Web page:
KRISTIN MYERS: Mark, it's Kristin here. Is there at all a concern on your end that, essentially, lenders won't be able to keep this up as long as this crisis might continue on? I get that, you know, we can provide this kind of relief, perhaps, for one month, maybe two. But, the longer this goes on, is there at all a concern on your end that lenders might not be able to keep this up?
MARK CALABRIA: It-- that is a concern. And it's even a concern in the short run. So let me really emphasize two big reasons. One, triaging this, lenders across the board, they're doing the responsible thing in that their employees are working from home like the rest of us. So the typical efficiency of servicers is now down 25%, 30%. They can't handle the call volume.
Those servicers I've talked to are telling me that 70%, 80% of the calls are people who aren't suffering a hardship today, but who want to know what their options are. And that's fine. We all want to be informed. But I would ask, if you're not facing a hardship right now, if you haven't lost your job, at least wait a week or so if we can get through the first payment at the beginning of the month where we can help the people who need help. So there really is a triage situation here.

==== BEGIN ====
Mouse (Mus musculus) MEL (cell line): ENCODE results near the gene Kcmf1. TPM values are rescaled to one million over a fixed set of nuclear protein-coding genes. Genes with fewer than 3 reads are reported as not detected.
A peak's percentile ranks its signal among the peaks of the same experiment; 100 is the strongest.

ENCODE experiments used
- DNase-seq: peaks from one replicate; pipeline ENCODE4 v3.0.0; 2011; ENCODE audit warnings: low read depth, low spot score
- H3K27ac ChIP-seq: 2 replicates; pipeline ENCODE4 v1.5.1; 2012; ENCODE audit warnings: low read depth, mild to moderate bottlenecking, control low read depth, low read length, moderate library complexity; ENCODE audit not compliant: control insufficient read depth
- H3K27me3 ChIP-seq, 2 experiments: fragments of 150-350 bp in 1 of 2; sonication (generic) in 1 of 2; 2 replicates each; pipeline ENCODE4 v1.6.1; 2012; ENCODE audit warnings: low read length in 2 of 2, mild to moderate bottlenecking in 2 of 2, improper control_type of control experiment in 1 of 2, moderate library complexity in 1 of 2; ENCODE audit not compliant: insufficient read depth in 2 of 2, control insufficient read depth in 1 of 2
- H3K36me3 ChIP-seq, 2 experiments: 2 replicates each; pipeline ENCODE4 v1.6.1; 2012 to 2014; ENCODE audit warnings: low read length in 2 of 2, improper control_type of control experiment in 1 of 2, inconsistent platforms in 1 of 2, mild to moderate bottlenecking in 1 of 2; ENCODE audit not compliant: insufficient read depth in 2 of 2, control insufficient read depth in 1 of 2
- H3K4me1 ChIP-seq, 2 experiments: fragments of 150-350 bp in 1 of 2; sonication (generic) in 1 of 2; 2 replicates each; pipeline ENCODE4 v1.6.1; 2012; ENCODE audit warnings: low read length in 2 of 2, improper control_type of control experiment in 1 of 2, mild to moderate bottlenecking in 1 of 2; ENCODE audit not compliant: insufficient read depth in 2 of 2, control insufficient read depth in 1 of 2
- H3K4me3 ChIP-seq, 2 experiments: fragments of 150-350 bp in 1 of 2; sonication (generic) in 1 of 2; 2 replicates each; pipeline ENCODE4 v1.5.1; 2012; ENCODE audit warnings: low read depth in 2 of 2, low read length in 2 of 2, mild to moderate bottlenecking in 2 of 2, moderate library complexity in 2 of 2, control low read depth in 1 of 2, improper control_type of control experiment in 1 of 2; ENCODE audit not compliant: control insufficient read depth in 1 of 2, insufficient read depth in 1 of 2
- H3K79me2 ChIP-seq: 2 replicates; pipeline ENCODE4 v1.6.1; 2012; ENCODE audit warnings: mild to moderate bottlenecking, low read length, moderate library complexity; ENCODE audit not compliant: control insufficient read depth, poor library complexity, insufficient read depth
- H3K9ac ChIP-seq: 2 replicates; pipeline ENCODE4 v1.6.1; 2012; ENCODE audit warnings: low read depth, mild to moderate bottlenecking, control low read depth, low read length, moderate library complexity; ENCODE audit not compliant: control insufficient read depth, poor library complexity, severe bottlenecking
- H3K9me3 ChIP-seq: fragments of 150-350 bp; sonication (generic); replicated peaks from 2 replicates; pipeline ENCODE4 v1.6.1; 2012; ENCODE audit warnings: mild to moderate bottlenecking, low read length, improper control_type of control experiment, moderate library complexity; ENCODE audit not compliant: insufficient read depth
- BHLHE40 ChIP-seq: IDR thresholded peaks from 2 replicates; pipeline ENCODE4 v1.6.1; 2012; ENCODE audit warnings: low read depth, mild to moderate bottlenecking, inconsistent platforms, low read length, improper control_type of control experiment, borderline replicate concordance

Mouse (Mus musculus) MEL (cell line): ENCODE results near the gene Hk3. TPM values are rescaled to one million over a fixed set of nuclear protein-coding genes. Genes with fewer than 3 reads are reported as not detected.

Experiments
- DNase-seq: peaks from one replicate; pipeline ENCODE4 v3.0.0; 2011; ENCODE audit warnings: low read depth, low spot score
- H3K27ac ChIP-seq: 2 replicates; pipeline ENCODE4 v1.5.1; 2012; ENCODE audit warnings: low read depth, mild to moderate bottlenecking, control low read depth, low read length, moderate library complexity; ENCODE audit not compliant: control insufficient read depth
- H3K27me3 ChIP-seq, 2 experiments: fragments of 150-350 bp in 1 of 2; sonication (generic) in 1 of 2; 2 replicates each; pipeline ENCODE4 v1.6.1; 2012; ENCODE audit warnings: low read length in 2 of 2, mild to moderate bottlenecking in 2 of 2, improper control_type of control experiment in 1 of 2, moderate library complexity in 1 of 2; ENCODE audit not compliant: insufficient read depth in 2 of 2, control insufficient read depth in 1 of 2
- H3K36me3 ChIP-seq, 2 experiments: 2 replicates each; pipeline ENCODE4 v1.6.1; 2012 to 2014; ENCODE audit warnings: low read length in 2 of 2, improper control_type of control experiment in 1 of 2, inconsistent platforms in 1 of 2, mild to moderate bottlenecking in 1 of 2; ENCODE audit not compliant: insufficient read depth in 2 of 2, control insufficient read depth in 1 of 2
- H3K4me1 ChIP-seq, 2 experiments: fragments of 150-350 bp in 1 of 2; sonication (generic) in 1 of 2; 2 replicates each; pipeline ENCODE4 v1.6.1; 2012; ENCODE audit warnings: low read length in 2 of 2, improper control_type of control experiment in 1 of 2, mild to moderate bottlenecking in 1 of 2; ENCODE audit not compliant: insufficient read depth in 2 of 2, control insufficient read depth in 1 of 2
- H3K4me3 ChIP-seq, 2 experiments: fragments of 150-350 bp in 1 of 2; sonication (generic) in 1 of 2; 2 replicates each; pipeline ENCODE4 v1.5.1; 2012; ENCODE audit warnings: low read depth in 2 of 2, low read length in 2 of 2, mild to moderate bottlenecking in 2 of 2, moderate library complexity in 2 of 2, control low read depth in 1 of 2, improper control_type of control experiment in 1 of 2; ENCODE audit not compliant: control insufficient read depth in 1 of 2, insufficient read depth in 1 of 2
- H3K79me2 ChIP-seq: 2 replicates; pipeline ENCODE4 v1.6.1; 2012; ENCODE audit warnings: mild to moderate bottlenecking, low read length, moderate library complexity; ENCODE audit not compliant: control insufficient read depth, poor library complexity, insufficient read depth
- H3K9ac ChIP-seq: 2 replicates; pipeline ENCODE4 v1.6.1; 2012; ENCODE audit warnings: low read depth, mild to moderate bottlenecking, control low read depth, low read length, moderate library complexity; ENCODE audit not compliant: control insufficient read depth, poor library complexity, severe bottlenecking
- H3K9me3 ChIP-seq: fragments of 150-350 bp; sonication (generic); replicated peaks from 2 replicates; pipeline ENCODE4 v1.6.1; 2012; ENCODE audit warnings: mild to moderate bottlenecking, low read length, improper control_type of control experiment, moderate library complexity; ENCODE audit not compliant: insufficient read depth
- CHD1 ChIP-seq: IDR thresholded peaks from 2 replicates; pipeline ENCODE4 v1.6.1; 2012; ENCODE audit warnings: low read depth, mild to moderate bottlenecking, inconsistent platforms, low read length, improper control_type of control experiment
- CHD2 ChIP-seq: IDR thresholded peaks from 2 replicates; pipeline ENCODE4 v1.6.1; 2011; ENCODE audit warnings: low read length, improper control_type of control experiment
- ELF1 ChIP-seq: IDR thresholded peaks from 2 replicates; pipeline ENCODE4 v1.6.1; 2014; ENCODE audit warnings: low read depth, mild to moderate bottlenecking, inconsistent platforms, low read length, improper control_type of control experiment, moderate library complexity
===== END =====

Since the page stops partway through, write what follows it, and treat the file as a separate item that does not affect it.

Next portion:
The lenders I'm talking to, many of them also tell me they're about a week away from a digital solution where all this can be done online. So I would say and ask really, if you don't need help today, please don't call. Let-- let those who do need help be focused on. That's the first thing.
And, again, if we don't get a lot of people taking advantage of this who don't need it, that will allow the lenders to continue the servicing for much longer. So we've talked to a lot of the big servicers. And you're right. If this goes on for two to three months, and so borrowers are missing two or three payments, then I believe that the numbers we're looking at, then the system should be OK.